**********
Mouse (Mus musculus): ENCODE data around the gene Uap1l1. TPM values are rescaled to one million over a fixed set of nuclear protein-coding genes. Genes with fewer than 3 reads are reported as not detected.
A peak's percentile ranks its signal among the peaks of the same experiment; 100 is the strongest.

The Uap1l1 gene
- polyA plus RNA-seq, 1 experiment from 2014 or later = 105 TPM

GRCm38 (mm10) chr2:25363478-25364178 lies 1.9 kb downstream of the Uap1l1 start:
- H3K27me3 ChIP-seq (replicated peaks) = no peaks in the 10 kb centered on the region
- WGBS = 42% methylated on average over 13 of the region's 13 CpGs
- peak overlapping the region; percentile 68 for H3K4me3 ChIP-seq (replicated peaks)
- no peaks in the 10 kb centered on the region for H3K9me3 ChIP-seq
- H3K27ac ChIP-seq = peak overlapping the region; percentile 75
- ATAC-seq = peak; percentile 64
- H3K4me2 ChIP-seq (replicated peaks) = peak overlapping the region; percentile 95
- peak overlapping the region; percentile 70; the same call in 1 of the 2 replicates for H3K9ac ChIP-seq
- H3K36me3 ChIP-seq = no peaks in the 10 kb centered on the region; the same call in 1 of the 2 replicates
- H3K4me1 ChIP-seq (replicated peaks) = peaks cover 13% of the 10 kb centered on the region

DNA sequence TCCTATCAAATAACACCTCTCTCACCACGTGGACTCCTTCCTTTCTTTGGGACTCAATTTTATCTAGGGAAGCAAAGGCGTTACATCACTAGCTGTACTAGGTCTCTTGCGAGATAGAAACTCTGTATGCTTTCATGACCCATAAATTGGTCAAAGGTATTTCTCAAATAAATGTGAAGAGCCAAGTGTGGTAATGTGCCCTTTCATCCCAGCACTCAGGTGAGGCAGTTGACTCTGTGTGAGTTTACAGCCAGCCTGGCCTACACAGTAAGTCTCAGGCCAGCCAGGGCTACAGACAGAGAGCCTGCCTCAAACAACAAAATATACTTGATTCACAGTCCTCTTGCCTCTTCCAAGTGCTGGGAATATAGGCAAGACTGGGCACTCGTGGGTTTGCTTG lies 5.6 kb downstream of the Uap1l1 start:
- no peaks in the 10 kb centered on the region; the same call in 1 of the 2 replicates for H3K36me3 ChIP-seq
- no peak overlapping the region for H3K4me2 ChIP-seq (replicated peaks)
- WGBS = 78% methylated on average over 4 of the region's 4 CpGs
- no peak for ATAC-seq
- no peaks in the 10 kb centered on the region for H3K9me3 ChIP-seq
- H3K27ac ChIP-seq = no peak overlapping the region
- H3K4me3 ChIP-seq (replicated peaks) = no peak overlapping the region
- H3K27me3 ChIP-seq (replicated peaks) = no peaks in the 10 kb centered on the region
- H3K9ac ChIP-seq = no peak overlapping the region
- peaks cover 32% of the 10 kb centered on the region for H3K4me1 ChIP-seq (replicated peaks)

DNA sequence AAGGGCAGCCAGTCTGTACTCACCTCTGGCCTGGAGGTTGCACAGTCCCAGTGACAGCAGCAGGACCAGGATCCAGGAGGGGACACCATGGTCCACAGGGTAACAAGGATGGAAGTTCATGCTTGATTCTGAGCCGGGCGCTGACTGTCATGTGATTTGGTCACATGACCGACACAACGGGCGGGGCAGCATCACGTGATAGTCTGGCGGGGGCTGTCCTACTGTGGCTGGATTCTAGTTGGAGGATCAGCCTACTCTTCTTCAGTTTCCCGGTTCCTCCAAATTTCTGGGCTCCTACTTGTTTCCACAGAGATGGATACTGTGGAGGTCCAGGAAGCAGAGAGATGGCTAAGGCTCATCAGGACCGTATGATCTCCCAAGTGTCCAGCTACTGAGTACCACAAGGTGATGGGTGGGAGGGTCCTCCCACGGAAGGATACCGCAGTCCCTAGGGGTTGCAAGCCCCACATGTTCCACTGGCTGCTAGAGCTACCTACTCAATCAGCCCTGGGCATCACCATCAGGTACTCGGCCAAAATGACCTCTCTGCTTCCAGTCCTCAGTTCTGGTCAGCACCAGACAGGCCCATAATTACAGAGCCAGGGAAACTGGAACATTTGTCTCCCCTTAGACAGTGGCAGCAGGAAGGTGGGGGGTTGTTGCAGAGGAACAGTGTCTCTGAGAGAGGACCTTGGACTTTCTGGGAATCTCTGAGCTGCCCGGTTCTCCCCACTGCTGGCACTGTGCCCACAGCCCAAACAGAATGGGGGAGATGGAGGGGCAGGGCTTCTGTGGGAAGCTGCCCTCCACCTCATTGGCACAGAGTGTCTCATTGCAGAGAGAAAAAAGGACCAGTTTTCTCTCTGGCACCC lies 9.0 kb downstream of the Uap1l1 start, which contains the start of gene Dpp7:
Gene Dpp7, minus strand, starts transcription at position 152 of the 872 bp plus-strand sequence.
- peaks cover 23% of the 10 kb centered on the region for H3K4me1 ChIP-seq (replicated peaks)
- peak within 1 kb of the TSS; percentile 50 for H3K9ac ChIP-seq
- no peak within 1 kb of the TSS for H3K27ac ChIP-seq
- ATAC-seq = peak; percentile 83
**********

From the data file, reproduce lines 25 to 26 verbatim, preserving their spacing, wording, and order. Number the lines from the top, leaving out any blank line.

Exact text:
- H3K9ac ChIP-seq = no peak overlapping the region
- peaks cover 32% of the 10 kb centered on the region for H3K4me1 ChIP-seq (replicated peaks)